U.S. flag

An official website of the United States government, Department of Justice.

NCJRS Virtual Library

The Virtual Library houses over 235,000 criminal justice resources, including all known OJP works.
Click here to search the NCJRS Virtual Library

Stopping Executions Without Abolishing Capital Punishment (From Only Judgement - The Limits of Litigation in Social Change, P 194-212, 1982, by Aryeh Neier)

NCJ Number
A Neier
Date Published
19 pages
This text contends that litigation has earned the acceptance it now enjoys through its role in resolving public policy questions. It provides an overview of the accomplishments of litigation over the last 30 years.
Litigation's present source of power is traced to its great achievement in bringing about the United States Supreme Court's decision in Brown v. Board of Education, which declared as unconstitutional enforced racial segregation in public schools. The claims of such protest groups as women, blacks, the mentally retarded, prisoners, environmentalists, political dissidents, and mental hospital patients are reviewed; the legislative, rather than judicial, route of seeking redress of grievances is recommended for some. Thus, while the activist role of the courts in extending the rights of neglected groups is defended, some groups are warned that the courts cannot be relied on for social change. The question of whether it is legitimate for the courts to employ their authority to make public policy is addressed. It is argumented that judicial policymaking is legitimate only (l) when compelling principles of corrective justice dictate ventures into the realms of distributive justice and political science, and (2) when such ventures unclog political processes that prevent the representative branches of government from functioning representatively, or (3) when such ventures help disadvantaged minorities compete fairly in a pluralist democracy. Chapter notes and an index are provided.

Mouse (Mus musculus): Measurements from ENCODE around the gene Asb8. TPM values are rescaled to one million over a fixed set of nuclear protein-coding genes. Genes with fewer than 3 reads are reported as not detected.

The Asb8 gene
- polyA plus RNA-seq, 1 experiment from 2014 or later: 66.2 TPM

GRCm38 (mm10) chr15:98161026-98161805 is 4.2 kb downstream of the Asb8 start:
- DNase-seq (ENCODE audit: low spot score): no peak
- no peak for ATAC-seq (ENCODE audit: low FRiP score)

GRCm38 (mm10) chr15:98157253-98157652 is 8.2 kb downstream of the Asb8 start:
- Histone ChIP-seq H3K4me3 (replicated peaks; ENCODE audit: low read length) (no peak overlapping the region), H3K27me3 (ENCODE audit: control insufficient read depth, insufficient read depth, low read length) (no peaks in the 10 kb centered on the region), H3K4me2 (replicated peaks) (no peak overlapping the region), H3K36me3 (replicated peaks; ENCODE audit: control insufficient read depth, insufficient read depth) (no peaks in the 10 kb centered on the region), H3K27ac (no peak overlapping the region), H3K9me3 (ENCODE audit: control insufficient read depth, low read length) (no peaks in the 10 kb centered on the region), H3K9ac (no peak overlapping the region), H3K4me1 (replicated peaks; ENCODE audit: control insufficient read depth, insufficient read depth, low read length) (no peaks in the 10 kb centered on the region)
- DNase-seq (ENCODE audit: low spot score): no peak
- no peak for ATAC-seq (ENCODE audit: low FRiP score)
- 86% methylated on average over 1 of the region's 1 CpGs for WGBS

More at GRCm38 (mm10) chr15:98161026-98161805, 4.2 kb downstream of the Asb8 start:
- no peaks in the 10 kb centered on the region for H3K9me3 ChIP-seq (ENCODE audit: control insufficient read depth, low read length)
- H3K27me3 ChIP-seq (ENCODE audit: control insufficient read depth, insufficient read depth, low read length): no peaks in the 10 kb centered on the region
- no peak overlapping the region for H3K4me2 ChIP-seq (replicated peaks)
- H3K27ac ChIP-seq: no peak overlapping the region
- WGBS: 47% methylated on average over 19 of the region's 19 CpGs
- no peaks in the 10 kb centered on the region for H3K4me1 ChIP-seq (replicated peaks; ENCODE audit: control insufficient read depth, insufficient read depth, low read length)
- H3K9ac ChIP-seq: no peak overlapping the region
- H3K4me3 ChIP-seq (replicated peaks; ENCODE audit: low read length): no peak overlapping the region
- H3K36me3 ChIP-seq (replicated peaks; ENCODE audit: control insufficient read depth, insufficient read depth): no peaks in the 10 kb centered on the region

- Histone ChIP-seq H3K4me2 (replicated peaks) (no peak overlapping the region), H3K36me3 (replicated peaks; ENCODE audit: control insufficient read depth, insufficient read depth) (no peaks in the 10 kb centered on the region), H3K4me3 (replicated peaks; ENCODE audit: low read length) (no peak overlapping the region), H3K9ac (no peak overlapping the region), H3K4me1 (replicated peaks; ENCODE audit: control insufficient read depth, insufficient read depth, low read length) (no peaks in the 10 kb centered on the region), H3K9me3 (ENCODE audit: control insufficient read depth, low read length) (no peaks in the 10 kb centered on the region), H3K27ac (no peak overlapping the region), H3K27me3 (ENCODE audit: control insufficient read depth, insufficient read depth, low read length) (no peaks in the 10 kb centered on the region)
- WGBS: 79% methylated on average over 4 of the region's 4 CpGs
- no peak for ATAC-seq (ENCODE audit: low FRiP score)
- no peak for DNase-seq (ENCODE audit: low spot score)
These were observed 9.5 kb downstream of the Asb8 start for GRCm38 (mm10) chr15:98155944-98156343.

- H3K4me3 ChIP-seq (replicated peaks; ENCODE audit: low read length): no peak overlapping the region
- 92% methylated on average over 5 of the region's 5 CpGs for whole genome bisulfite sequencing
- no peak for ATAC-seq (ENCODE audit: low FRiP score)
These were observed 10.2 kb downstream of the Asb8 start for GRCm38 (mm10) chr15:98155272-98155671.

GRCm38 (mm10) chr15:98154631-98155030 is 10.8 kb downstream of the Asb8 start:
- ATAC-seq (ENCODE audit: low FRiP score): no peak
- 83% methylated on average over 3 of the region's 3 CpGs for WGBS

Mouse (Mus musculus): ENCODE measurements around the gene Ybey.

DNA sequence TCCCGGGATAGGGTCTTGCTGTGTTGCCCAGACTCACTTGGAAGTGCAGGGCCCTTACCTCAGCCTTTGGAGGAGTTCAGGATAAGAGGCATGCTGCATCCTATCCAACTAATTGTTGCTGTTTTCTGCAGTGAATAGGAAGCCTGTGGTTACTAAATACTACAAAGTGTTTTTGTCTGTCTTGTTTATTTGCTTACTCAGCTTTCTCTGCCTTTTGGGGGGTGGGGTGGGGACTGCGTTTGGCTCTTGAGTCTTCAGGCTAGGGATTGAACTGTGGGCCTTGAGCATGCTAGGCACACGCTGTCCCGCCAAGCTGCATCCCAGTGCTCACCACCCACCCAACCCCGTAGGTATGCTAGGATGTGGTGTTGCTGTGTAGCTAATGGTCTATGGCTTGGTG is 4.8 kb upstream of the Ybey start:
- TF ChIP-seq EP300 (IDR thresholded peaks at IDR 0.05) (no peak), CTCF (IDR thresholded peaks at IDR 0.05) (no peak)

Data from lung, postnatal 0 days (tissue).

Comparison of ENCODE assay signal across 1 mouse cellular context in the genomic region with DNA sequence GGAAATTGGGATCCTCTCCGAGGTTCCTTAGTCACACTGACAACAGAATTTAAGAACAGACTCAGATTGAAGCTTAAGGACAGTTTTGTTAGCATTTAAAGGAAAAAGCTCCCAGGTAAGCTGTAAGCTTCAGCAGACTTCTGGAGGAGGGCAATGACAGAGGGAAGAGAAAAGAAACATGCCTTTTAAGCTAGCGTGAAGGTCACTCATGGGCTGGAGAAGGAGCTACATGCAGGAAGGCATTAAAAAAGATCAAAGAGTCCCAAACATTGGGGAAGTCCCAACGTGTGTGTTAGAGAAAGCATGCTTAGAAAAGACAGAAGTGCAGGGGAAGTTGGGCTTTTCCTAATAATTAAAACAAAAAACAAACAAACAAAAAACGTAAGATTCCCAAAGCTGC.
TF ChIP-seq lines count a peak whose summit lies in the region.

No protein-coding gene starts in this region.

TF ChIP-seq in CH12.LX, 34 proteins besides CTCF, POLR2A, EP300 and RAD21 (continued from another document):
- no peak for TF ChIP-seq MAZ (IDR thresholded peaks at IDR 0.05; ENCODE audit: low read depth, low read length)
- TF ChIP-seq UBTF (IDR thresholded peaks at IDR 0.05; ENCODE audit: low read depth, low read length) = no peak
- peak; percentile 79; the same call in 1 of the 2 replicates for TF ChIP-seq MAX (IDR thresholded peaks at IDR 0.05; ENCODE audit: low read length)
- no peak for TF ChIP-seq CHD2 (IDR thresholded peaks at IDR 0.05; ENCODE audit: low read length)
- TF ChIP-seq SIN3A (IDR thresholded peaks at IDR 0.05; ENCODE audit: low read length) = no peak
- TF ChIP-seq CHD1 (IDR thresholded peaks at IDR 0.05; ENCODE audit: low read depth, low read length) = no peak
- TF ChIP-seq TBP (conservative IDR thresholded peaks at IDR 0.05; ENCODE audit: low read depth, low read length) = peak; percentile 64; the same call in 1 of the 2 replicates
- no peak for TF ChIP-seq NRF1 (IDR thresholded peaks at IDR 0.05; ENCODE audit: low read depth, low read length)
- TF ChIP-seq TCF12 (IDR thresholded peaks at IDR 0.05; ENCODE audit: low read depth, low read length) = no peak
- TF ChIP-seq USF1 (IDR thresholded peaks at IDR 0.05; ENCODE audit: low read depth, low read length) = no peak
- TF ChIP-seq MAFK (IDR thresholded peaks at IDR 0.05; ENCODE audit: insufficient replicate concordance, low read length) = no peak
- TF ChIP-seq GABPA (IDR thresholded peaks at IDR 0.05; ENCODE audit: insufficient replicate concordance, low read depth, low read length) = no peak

No download available